Fermentation Friday: the 5 homebrewing books I use the most

5 Favorite Homebrewing Books

  1. How To Brew by John Palmer.  This is my homebrewing bible and an absolute must for every homebrewer’s shelf in my opinion. John covers everything from extract brewing to decoction mashing to bottling in very readable and understandable manner.  I love his allegory for how mashing works.  I am still amazed at how much useful information this book contains every time I flip through it.  Highly recommended for every level of homebrewer.  The first edition of this book is available for free here but I think it’s worth purchasing the latest and more complete addition.
  2. Brewing Classic Styles by Jamil Zainasheff and John J Palmer.  I use this book in two ways.  The first is as a reference when I am formulating a recipe based on a particular style or two of beer.  It gives me a good idea of what base malts, hops and yeast I want to think about using.  The second is when I am feeling utterly lazy and want to brew to style – you can’t go wrong with any of these recipes.  Both extract and all-grain options are given for each style.  Highly recommended for beginner to intermediate homebrewers and those feeling lazy about recipe formulation.
  3. Tasting Beer by Randy Mosher.  While this is technically not a homebrewing book, it is a fantastic reference for any homebrewer.  I use this book every time I teach an off-flavors class – Chapter 3, Brewing and the Vocabulary of Beer Flavor, is invaluable for learning the flavors & off-flavors of beer.  Randy covers classic styles as well as new, history, beer & food, judging and much more in this book.  Highly recommended for every level of homebrewer.
  4. Brewing with Wheat by Stan Hieronymus. Covers the history of wheat beers, the styles and variations.  I mostly bought this book for chapter 14, Four Resurrected Recipes, which contains Kristen England’s recipes for a Berliner Weisse, Lichtenhainer, Gose and Gratzer.  I’ve made all four of these styles and the recipes and information in this book were extremely helpful in formulating my recipes and brewing the beers.  Honestly, I found wheat beers pretty boring before I picked up this book but Stan opened my eyes – there are a ridiculous number of interesting beers to brew with wheat.  Highly recommended for intermediate and up homebrewers.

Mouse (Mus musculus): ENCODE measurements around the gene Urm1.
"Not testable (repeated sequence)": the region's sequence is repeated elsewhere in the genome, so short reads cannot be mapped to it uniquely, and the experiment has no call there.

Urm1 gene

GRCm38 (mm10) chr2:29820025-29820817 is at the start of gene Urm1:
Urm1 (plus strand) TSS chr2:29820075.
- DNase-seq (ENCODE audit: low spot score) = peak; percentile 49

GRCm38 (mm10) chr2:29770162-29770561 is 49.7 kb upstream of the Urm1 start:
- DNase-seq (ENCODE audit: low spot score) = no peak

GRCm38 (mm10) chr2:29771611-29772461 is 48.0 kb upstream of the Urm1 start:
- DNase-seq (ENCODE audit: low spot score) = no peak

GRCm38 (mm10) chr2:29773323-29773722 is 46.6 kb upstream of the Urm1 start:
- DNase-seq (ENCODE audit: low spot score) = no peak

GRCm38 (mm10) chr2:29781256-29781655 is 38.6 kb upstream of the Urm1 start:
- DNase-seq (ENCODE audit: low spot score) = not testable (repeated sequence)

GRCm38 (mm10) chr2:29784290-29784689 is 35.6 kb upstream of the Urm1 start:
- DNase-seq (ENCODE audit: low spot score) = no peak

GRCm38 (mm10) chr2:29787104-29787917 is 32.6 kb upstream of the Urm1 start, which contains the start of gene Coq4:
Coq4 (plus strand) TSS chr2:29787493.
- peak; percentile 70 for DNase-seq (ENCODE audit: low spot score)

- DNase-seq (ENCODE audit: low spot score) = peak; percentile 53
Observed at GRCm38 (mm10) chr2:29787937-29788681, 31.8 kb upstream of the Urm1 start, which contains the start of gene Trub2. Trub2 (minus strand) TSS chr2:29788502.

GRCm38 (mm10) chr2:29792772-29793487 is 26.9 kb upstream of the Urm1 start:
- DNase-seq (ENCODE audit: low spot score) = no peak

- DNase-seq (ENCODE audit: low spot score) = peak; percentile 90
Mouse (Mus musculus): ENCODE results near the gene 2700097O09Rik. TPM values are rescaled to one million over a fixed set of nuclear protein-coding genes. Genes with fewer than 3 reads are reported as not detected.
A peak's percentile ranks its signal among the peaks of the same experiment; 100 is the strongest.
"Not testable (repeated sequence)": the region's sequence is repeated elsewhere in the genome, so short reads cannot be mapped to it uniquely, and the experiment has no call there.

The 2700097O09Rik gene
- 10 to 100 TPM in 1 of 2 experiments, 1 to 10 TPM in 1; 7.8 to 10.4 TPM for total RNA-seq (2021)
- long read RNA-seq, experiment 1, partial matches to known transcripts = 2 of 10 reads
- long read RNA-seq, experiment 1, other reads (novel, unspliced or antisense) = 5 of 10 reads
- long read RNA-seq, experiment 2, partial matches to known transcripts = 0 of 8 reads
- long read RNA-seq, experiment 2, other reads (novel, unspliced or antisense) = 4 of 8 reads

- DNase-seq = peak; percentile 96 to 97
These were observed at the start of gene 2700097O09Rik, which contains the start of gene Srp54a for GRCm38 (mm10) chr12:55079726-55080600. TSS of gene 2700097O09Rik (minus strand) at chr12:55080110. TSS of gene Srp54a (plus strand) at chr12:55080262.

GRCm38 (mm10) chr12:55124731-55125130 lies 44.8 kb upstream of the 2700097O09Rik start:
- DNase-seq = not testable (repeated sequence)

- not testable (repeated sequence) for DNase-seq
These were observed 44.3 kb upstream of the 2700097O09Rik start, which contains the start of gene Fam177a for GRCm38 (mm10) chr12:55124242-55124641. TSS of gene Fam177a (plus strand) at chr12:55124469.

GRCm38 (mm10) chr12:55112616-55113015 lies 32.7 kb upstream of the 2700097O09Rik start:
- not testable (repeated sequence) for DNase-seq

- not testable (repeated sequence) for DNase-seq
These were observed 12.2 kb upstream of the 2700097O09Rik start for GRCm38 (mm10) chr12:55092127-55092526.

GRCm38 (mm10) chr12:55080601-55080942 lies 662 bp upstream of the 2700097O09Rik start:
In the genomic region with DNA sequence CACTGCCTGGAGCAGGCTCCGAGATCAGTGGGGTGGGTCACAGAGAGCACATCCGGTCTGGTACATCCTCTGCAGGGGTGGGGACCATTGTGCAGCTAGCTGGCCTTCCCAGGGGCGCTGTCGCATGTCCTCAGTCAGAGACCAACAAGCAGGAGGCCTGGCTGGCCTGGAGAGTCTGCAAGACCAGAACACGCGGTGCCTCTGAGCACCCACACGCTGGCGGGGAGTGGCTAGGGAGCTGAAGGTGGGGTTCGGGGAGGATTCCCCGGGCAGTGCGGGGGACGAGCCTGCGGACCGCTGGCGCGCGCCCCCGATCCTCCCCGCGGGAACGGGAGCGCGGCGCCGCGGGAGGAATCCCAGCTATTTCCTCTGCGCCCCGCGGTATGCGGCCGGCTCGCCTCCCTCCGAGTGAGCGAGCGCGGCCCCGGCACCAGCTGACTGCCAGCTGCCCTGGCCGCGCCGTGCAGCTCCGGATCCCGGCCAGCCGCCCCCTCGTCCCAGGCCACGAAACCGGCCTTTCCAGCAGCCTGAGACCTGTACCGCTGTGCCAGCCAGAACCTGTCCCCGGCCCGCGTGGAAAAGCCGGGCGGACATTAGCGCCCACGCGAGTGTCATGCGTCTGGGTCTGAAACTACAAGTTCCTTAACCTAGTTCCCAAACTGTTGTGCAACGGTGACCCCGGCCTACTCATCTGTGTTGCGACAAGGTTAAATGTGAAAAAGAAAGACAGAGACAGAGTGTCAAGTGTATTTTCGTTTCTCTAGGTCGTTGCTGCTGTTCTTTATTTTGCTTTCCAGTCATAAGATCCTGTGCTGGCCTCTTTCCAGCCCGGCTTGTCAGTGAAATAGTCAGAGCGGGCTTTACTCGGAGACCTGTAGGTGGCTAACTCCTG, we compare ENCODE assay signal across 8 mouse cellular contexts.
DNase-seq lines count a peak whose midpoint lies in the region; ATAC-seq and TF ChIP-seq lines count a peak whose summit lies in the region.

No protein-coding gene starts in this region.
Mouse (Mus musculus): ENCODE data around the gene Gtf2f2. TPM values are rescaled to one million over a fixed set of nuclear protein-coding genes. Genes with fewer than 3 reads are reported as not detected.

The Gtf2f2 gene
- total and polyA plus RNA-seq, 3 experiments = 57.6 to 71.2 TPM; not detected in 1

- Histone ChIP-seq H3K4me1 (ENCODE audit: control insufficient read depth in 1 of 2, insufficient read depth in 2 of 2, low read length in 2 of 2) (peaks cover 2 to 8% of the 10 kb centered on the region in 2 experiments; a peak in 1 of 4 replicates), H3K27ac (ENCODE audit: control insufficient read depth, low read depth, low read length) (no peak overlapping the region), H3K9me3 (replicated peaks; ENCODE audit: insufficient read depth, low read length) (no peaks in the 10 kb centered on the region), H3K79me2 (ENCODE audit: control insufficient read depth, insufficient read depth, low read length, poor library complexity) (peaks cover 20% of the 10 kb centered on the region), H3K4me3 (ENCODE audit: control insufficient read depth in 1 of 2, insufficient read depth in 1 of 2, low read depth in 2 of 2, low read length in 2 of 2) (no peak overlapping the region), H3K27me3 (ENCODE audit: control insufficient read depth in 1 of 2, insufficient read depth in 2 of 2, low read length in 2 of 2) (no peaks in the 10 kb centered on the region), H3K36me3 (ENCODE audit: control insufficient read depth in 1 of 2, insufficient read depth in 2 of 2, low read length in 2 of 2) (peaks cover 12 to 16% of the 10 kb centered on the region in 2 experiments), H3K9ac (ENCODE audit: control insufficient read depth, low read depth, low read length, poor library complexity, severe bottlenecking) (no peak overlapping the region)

5. Radical Brewing by Randy Mosher.  This one is probably my favorite of the bunch.  This book has provided more inspiration for my beers than any other source.  Although Randy does include some recipes for basic styles, this book is all about the weird stuff.  There’s a lot included in this gem – historical recipes, types of sugars, a lovely chart of herbs and spices, alternative grains, honey and so much more.  This book is designed to spark your brewing creativity – highly recommended for intermediate and up brewers and anyone who likes to color outside the lines.

What homebrew books do you use the most?  Please share your recommendations in the comments.

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